Tuesday, January 20, 2009

H-O-P-E...and it what it means to me.

Good evening everyone! Today at 12 p.m. Eastern Standard Time, the entire world became eyewitnesses to history. Barack Obama officially became the President of the United States of America, and is now the first African-American individual to hold the highest office in the world. For the first time sicne perhaps John F. Kennedy was in the White House, there's a buzz everywhere. A glow that can light the most darkest corners of the universe. Some may have felt that Obama's skin color was his disability. On this day, the only colors that mattered were red, white, and blue. The words you hear though tossed about with great frequency is "Hope." The promise of a fresh start. A chance to revitalize ourselves and this country.

I feel it's only poetic on this day to talk about hope, and what it gives a person who stutters. Like other people who stutter, I have had difficulties when it comes to speaking-and not just in classroom situations. The restaurant. The movie theater. Asking a woman out on a date. Even finding a good speech therapist. I went through a period where I went through five speech therapists in seven years time, until I gave up...which was the worst decision I ever could have done. If you are thinking about doing that, please reconsider immediately, as the consequences could be dire. When I quit speech therapy for good, my speech went so downhill it might have been considered off the map. My face would twist in agony as I tried to get the words out, to no avail. It took me seven years to return to speech therapy, after I felt like I was dangerously close to waving the white flag of surrender.

I use this section now to talk about hope. For a person who stutters, regardless of whether it's mild to moderate, do not allow anyone to take away hope from you. My late grandfather once told me the best advice was this: "Never, ever, take away hope from someone. It might be all they have." The National Stuttering Association gave me back hope, and now as a chapter leader, it is imperative, and my duty, to make sure everyone who stutters knows hope is burning, and the fire is alight. I have seen first-hand this is true. I've saw parents who bring a child or teen to our annual conferences, and they enter intimidated and frightened. Four days later, they're experiencing sheer joy and the smiles on their faces say it all. The parents are so overwhelmed that they too, break down and cry tears of joy. The NSA has received so many accolades and heartfelt notes of appreciation...saying "You gave my son (or daughter) hope." For the first time, every single barrier they've faced is gone...forever. Stuttering may have tried its hardest to break their heart long before "My Bloody Valentine 3D" ever did....but the NSA can, and does, put an end to those days. We personally see to it that we do.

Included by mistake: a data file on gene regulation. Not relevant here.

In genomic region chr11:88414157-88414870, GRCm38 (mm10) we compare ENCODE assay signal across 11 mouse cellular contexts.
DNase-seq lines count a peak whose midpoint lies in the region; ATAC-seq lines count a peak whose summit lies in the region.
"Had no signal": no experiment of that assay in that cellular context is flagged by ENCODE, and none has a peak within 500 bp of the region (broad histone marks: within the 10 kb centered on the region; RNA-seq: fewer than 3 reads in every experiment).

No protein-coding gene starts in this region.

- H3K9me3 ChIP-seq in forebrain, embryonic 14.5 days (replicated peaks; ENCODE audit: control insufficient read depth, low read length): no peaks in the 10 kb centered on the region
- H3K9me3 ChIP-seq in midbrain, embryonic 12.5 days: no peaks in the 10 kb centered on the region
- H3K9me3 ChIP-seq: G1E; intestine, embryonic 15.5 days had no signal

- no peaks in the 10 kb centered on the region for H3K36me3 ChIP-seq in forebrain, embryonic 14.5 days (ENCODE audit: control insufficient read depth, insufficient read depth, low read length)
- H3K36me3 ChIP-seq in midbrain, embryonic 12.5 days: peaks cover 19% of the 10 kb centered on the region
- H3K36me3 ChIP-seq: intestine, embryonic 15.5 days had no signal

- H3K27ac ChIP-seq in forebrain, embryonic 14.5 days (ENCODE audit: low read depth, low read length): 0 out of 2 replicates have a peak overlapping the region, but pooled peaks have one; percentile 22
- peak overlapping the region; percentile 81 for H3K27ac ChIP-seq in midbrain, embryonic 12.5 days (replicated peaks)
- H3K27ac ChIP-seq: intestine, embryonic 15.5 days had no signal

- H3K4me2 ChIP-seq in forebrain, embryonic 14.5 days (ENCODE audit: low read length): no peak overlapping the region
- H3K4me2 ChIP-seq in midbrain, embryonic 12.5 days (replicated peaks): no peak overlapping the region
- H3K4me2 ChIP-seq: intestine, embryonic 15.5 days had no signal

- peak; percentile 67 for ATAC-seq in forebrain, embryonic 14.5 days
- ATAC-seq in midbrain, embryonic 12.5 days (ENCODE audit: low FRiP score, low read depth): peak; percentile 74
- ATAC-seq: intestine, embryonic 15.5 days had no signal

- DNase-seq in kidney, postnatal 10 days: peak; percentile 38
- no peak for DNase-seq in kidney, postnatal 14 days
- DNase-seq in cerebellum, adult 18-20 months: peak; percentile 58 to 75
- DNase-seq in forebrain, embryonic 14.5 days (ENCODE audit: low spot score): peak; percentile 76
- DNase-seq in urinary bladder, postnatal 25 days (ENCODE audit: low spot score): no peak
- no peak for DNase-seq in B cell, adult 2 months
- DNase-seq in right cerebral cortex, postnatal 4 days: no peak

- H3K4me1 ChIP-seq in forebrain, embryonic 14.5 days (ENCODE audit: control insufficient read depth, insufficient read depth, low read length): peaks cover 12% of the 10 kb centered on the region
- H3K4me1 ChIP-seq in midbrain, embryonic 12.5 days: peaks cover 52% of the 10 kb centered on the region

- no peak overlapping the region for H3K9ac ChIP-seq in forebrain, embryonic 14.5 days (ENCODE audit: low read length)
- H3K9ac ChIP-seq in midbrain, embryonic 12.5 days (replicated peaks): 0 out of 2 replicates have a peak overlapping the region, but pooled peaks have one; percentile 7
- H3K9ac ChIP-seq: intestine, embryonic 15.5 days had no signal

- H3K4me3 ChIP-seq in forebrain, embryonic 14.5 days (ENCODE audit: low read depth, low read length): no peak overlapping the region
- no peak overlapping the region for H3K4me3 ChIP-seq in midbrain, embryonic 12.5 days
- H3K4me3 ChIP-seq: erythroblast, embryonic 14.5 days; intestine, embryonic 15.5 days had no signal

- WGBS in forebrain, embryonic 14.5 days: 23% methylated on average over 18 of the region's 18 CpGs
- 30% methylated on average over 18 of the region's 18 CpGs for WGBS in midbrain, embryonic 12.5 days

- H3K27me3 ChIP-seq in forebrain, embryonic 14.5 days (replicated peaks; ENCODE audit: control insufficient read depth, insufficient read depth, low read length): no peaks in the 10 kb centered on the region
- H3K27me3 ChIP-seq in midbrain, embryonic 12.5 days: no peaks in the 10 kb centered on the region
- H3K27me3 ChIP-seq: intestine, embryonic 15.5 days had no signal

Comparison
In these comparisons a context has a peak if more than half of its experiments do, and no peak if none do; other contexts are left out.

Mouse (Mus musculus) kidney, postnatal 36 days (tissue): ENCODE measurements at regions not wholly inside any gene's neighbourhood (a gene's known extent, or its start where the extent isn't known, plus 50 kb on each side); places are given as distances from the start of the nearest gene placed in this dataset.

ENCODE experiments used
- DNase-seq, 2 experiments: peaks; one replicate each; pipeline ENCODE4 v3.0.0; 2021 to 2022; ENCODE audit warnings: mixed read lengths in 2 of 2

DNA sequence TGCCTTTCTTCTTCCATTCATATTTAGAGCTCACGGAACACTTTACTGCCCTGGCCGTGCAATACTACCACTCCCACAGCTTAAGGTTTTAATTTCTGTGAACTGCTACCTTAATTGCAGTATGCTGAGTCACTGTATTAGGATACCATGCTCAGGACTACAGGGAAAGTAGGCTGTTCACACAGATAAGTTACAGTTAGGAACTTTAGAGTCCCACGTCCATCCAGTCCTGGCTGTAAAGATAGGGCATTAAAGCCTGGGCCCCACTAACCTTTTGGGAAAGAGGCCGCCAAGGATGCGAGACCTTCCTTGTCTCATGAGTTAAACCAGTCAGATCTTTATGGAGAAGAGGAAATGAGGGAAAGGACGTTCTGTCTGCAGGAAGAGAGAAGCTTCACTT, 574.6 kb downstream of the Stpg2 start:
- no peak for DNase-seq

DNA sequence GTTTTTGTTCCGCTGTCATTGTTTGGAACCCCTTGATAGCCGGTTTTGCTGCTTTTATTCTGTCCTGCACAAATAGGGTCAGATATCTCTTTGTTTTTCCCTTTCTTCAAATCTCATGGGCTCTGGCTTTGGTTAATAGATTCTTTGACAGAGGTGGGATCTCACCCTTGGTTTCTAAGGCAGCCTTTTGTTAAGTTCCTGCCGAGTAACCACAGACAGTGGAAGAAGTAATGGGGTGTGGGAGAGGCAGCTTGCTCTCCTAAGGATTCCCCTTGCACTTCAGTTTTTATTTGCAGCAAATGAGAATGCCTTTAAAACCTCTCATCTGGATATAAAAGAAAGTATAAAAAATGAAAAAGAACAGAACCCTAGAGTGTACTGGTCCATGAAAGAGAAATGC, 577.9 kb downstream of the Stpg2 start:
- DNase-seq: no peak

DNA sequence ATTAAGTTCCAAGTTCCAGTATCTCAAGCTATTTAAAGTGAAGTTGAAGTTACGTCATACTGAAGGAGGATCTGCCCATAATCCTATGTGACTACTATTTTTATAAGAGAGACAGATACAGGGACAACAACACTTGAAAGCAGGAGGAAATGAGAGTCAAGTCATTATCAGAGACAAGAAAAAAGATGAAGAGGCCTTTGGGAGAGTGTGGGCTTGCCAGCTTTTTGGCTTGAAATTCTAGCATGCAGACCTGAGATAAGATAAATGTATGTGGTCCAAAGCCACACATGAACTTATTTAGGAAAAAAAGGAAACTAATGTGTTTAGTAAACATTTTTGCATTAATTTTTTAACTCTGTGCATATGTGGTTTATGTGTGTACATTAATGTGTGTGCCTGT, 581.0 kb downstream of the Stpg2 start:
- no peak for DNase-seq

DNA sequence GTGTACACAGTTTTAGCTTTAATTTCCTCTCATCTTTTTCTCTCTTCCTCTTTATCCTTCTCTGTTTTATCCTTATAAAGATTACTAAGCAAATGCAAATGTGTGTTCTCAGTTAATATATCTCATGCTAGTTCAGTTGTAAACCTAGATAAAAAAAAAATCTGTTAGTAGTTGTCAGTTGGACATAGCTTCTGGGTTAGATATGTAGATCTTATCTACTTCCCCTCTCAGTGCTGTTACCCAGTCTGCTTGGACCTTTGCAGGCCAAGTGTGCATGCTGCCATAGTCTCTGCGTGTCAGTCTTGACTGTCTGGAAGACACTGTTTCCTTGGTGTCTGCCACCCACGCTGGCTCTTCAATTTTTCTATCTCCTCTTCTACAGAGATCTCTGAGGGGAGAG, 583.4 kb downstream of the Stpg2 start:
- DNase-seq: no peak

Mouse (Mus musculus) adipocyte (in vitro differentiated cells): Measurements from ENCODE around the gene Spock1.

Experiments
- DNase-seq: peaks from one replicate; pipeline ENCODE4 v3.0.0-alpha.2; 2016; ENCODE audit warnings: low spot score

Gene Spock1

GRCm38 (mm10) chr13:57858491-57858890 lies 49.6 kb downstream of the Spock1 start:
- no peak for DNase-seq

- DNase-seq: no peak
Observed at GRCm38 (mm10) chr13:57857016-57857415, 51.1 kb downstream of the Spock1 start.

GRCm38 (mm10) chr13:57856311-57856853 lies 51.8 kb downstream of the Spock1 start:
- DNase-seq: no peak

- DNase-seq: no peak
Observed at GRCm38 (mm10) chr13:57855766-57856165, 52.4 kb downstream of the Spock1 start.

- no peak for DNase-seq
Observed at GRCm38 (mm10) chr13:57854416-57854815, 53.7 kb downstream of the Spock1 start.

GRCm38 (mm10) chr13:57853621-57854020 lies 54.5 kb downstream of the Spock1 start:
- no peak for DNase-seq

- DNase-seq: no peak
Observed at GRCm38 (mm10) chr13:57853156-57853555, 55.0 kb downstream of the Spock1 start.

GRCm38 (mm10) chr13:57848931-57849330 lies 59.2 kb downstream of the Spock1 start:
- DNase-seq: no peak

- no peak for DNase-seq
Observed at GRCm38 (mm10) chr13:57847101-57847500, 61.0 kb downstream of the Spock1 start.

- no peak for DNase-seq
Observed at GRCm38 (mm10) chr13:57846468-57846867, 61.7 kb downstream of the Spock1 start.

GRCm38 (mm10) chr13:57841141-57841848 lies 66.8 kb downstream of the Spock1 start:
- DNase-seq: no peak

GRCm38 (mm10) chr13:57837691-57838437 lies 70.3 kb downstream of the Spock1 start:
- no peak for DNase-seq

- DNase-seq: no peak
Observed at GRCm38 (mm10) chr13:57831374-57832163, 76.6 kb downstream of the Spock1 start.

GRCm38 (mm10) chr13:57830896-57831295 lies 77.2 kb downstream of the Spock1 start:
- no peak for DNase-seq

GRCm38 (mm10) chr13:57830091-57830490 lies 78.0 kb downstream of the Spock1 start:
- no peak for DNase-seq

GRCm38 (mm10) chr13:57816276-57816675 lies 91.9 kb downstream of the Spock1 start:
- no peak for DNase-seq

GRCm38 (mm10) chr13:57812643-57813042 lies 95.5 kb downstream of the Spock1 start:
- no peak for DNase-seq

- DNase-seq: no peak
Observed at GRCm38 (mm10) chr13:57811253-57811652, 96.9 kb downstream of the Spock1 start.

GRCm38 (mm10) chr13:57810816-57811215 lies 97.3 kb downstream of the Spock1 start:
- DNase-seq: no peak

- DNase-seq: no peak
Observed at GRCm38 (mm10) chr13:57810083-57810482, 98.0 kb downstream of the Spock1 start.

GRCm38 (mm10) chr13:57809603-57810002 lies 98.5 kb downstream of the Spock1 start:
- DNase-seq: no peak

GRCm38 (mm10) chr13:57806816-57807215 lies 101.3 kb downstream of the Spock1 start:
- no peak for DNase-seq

I will close on this quote, which I think is very relevant. There's a scene in the movie "National Treasure 2: Book of Secrets" in which Ed Harris says, "A man has only one lifetime. But history can remember you forever." What kind of person who stutters do you want to be? Do you want to be someone who gave in and accepted that a speech impediment would deter all the goals you wanted to accomplish, or do you want to be a person who stutters who took the bull by the horns and DID? The choice is yours.

My name is Steven Kaufman, and I am a person who stutters. Until next time, stand up and be counted. Make your voice heard.

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